The Higgs boson reached overnight fame in 2012 when it was finally discovered in a jumble of other particles generated at CERN’s Large Hadron Collider (LHC) in Geneva, Switzerland. The discovery was monumental because the Higgs boson, which had only been theorized about previously, has the special property of endowing other elementary particles with mass. It is also exceedingly rare and difficult to identify in the debris of colliding particles.
Caltech physicists played a major role in the Higgs boson discovery, a result that earned theoretical physicist Peter Higgs a share of the 2013 Nobel Prize in Physics, and now they continue to make significant findings about rare Higgs boson processes.
This summer, for the first time, particle physicists using data collected by the experiment known as the Compact Muon Solenoid (CMS) at the LHC, have found evidence that the Higgs boson decays into a pair of elementary particles called muons. The muon is a heavier version of the electron, and both muons and electrons belong to a class of particles known as fermions, as described in the widely accepted model of particles called the Standard Model. The Standard Model classifies all particles as either fermions or bosons. Generally, fermions are building blocks of all matter, and bosons are the force carriers.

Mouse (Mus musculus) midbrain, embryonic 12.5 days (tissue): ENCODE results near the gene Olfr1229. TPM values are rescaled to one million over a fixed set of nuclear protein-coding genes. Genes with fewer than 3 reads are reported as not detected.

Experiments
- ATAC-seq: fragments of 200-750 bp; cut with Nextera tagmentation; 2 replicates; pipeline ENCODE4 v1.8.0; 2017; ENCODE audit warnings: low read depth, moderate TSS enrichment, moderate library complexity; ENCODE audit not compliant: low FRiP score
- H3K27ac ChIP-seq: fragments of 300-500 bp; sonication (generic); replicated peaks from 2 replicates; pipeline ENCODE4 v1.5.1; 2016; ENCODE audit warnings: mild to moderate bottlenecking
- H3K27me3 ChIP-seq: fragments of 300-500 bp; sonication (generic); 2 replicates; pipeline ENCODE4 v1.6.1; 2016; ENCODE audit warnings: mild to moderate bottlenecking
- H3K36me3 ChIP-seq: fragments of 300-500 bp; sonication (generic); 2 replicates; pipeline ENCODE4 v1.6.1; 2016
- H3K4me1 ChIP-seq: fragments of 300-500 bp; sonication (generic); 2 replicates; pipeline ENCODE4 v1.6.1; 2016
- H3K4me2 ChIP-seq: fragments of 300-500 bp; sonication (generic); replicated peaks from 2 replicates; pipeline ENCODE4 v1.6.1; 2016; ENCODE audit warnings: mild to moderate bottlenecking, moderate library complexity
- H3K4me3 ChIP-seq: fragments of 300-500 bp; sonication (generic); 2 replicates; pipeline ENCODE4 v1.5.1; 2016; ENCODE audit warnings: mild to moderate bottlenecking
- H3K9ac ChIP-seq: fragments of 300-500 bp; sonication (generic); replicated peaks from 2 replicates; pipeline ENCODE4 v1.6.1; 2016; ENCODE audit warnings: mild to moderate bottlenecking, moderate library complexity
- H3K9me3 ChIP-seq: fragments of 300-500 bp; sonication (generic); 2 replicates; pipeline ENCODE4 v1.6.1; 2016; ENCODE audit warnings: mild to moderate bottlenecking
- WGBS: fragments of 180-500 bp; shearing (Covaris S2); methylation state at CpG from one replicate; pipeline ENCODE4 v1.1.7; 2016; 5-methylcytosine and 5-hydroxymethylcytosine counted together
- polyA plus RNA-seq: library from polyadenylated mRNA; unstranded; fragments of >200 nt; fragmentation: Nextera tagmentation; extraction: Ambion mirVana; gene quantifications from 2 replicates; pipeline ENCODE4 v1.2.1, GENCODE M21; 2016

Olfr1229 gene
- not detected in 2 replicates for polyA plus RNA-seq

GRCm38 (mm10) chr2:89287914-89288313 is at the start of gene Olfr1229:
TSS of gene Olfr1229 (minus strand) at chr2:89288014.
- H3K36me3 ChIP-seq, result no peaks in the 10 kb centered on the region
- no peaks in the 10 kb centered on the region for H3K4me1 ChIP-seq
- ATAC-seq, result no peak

Source: “Extremely Rare Higgs Boson Decay Process Spotted”, California Institute of Technology